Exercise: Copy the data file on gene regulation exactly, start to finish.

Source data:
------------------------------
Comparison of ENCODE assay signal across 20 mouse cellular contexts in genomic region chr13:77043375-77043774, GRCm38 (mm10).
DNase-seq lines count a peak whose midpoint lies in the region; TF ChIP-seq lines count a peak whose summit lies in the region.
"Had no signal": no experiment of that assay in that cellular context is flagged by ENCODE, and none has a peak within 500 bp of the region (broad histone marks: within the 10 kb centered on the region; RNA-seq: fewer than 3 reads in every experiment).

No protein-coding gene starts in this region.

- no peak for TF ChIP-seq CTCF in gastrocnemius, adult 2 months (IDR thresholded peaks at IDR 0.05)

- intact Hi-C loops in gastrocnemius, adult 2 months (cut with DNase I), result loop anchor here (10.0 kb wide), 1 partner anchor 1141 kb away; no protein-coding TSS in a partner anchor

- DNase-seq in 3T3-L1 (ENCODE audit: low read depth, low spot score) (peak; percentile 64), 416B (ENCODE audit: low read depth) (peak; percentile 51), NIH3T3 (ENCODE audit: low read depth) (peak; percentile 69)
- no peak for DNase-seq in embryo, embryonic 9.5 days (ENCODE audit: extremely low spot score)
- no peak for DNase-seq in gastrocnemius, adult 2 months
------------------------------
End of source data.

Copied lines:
Comparison of ENCODE assay signal across 20 mouse cellular contexts in genomic region chr13:77043375-77043774, GRCm38 (mm10).
DNase-seq lines count a peak whose midpoint lies in the region; TF ChIP-seq lines count a peak whose summit lies in the region.
"Had no signal": no experiment of that assay in that cellular context is flagged by ENCODE, and none has a peak within 500 bp of the region (broad histone marks: within the 10 kb centered on the region; RNA-seq: fewer than 3 reads in every experiment).

No protein-coding gene starts in this region.

- no peak for TF ChIP-seq CTCF in gastrocnemius, adult 2 months (IDR thresholded peaks at IDR 0.05)

- intact Hi-C loops in gastrocnemius, adult 2 months (cut with DNase I), result loop anchor here (10.0 kb wide), 1 partner anchor 1141 kb away; no protein-coding TSS in a partner anchor

- DNase-seq in 3T3-L1 (ENCODE audit: low read depth, low spot score) (peak; percentile 64), 416B (ENCODE audit: low read depth) (peak; percentile 51), NIH3T3 (ENCODE audit: low read depth) (peak; percentile 69)
- no peak for DNase-seq in embryo, embryonic 9.5 days (ENCODE audit: extremely low spot score)
- no peak for DNase-seq in gastrocnemius, adult 2 months